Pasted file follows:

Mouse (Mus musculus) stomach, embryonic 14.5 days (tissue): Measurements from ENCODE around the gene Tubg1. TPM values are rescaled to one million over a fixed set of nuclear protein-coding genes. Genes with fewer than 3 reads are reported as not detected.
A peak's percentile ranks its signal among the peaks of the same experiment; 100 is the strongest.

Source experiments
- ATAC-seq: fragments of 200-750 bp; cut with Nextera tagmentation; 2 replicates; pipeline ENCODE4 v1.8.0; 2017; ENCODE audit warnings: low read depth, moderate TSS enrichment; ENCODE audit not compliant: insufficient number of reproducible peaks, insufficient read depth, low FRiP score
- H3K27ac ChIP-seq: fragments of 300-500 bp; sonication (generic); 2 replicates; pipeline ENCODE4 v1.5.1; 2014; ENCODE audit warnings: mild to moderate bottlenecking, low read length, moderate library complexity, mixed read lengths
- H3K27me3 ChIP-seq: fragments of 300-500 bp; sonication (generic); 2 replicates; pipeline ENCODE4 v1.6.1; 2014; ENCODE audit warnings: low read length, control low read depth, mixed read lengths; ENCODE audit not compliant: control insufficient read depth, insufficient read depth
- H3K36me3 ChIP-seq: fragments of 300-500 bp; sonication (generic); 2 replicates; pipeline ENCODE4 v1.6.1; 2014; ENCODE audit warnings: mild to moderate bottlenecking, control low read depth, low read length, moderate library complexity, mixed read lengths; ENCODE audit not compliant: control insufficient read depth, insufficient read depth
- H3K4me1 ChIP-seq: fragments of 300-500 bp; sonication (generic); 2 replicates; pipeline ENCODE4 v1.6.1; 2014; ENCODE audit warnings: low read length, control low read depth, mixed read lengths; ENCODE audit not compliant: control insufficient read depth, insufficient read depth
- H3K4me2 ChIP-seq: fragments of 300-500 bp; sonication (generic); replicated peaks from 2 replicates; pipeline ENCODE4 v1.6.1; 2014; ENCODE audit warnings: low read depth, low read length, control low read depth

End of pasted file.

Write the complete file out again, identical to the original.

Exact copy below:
Mouse (Mus musculus) stomach, embryonic 14.5 days (tissue): Measurements from ENCODE around the gene Tubg1. TPM values are rescaled to one million over a fixed set of nuclear protein-coding genes. Genes with fewer than 3 reads are reported as not detected.
A peak's percentile ranks its signal among the peaks of the same experiment; 100 is the strongest.

Source experiments
- ATAC-seq: fragments of 200-750 bp; cut with Nextera tagmentation; 2 replicates; pipeline ENCODE4 v1.8.0; 2017; ENCODE audit warnings: low read depth, moderate TSS enrichment; ENCODE audit not compliant: insufficient number of reproducible peaks, insufficient read depth, low FRiP score
- H3K27ac ChIP-seq: fragments of 300-500 bp; sonication (generic); 2 replicates; pipeline ENCODE4 v1.5.1; 2014; ENCODE audit warnings: mild to moderate bottlenecking, low read length, moderate library complexity, mixed read lengths
- H3K27me3 ChIP-seq: fragments of 300-500 bp; sonication (generic); 2 replicates; pipeline ENCODE4 v1.6.1; 2014; ENCODE audit warnings: low read length, control low read depth, mixed read lengths; ENCODE audit not compliant: control insufficient read depth, insufficient read depth
- H3K36me3 ChIP-seq: fragments of 300-500 bp; sonication (generic); 2 replicates; pipeline ENCODE4 v1.6.1; 2014; ENCODE audit warnings: mild to moderate bottlenecking, control low read depth, low read length, moderate library complexity, mixed read lengths; ENCODE audit not compliant: control insufficient read depth, insufficient read depth
- H3K4me1 ChIP-seq: fragments of 300-500 bp; sonication (generic); 2 replicates; pipeline ENCODE4 v1.6.1; 2014; ENCODE audit warnings: low read length, control low read depth, mixed read lengths; ENCODE audit not compliant: control insufficient read depth, insufficient read depth
- H3K4me2 ChIP-seq: fragments of 300-500 bp; sonication (generic); replicated peaks from 2 replicates; pipeline ENCODE4 v1.6.1; 2014; ENCODE audit warnings: low read depth, low read length, control low read depth